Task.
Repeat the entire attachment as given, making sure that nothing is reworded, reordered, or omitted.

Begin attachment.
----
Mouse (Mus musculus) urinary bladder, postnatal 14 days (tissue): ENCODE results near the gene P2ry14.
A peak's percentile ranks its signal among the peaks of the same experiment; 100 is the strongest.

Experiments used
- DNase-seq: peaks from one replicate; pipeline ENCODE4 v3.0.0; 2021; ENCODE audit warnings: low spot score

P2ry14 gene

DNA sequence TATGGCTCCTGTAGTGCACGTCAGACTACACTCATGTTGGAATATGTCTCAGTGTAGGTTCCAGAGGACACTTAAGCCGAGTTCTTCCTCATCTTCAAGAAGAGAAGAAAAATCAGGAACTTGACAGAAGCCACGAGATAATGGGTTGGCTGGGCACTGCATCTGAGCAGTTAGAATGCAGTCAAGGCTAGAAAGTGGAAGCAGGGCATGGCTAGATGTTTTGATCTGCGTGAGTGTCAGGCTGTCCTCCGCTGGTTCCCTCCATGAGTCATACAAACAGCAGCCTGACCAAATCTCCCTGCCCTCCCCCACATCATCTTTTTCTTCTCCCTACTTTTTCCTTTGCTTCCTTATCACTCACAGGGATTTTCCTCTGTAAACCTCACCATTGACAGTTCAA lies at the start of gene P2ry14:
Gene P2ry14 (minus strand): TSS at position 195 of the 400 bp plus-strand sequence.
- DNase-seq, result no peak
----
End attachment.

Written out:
Mouse (Mus musculus) urinary bladder, postnatal 14 days (tissue): ENCODE results near the gene P2ry14.
A peak's percentile ranks its signal among the peaks of the same experiment; 100 is the strongest.

Experiments used
- DNase-seq: peaks from one replicate; pipeline ENCODE4 v3.0.0; 2021; ENCODE audit warnings: low spot score

P2ry14 gene

DNA sequence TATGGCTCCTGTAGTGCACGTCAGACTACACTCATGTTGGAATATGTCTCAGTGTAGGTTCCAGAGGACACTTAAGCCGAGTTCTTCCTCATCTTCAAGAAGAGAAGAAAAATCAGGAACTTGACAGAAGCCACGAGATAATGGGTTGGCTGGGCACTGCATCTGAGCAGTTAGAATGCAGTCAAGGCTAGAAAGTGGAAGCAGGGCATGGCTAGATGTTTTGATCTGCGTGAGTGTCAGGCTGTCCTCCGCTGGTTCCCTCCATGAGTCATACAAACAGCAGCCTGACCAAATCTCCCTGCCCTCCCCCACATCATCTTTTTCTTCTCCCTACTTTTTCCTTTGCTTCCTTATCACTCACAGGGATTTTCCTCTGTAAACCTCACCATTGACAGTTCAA lies at the start of gene P2ry14:
Gene P2ry14 (minus strand): TSS at position 195 of the 400 bp plus-strand sequence.
- DNase-seq, result no peak